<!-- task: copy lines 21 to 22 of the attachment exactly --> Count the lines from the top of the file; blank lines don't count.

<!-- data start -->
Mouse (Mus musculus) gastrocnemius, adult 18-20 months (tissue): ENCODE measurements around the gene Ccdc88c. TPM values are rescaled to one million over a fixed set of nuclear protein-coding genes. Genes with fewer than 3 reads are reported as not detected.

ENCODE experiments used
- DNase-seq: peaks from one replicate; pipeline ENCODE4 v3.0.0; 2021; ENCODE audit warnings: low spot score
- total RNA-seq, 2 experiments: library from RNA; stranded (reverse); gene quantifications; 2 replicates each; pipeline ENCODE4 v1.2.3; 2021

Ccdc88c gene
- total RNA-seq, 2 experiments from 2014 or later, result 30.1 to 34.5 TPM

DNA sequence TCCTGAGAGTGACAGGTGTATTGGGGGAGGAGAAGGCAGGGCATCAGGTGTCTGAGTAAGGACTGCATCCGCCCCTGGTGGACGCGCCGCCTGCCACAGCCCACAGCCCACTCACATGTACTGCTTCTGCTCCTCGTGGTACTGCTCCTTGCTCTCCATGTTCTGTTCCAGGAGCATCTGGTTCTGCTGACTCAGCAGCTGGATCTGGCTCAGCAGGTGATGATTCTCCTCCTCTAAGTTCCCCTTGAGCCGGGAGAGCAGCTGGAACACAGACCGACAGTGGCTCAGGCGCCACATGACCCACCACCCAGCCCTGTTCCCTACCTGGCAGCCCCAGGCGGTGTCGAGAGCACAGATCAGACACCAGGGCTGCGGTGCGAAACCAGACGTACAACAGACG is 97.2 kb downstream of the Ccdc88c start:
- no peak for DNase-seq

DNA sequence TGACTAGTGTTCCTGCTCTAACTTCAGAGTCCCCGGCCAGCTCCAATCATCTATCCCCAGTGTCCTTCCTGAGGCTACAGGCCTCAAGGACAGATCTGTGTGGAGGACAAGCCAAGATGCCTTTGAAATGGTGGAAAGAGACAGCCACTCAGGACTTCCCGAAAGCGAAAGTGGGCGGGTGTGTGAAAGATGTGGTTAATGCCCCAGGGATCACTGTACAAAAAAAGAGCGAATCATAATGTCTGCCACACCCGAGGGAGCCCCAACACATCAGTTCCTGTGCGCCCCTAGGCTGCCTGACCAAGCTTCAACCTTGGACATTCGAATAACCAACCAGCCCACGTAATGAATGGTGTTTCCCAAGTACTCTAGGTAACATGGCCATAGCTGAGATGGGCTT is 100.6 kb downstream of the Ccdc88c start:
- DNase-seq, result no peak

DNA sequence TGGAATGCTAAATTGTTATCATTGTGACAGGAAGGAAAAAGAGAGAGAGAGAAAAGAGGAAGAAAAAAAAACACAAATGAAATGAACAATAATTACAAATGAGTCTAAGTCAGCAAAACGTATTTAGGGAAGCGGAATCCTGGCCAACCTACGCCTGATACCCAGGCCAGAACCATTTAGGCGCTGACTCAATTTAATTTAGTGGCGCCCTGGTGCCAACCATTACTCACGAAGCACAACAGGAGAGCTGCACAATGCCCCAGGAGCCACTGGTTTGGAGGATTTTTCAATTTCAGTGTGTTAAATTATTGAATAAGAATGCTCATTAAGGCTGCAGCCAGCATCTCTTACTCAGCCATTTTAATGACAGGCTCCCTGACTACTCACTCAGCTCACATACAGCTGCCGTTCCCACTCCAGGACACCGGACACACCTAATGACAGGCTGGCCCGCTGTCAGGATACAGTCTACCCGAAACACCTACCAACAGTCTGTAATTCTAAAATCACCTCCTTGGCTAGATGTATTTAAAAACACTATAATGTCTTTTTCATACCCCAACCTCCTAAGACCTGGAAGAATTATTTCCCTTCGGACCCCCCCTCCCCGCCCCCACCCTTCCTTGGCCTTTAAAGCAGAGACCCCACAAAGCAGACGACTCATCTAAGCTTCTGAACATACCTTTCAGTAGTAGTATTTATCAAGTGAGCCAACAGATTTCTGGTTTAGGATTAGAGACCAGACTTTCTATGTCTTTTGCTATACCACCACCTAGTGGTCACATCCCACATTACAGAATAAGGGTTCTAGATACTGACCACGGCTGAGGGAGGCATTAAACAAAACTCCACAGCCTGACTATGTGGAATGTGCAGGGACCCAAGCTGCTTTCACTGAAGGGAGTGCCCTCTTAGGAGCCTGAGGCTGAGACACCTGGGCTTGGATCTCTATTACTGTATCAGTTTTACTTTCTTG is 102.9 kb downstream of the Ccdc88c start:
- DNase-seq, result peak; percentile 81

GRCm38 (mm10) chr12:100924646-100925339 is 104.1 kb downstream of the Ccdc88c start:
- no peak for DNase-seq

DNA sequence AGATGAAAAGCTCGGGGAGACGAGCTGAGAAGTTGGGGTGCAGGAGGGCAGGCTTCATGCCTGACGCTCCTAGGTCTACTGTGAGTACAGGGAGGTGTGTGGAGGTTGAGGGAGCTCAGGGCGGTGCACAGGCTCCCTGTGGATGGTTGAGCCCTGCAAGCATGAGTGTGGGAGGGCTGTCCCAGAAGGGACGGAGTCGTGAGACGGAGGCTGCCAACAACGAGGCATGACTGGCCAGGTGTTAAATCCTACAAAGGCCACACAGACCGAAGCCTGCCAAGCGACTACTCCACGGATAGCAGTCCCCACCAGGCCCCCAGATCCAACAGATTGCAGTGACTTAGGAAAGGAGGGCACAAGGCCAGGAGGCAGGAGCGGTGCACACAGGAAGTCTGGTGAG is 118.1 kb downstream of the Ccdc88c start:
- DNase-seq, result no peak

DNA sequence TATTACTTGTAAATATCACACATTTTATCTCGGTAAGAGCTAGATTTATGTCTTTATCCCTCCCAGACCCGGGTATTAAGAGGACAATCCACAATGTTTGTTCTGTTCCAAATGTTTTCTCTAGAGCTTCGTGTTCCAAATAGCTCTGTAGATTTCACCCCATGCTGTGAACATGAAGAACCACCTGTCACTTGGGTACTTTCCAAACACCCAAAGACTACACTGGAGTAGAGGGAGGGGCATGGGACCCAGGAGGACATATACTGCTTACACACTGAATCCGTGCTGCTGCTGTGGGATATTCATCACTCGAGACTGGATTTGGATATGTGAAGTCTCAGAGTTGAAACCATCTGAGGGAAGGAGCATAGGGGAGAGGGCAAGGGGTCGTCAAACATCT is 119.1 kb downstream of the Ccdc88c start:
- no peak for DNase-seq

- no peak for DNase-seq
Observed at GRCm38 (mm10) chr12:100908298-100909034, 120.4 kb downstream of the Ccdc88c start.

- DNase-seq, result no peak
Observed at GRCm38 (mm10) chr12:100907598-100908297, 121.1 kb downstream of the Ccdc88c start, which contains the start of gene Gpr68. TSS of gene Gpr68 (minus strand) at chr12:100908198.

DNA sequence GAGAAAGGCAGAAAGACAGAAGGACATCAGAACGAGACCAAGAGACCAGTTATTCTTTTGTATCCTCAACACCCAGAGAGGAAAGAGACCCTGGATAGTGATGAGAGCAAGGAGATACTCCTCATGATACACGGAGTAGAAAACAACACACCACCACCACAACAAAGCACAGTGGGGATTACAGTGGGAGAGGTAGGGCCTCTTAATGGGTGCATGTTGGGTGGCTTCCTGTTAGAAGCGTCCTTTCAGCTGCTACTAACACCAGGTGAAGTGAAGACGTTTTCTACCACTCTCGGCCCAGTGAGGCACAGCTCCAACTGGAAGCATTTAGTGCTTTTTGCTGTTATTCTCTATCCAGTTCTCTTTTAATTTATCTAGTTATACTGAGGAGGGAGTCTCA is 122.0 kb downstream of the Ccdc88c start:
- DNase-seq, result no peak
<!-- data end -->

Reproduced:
- DNase-seq, result no peak
Observed at GRCm38 (mm10) chr12:100907598-100908297, 121.1 kb downstream of the Ccdc88c start, which contains the start of gene Gpr68. TSS of gene Gpr68 (minus strand) at chr12:100908198.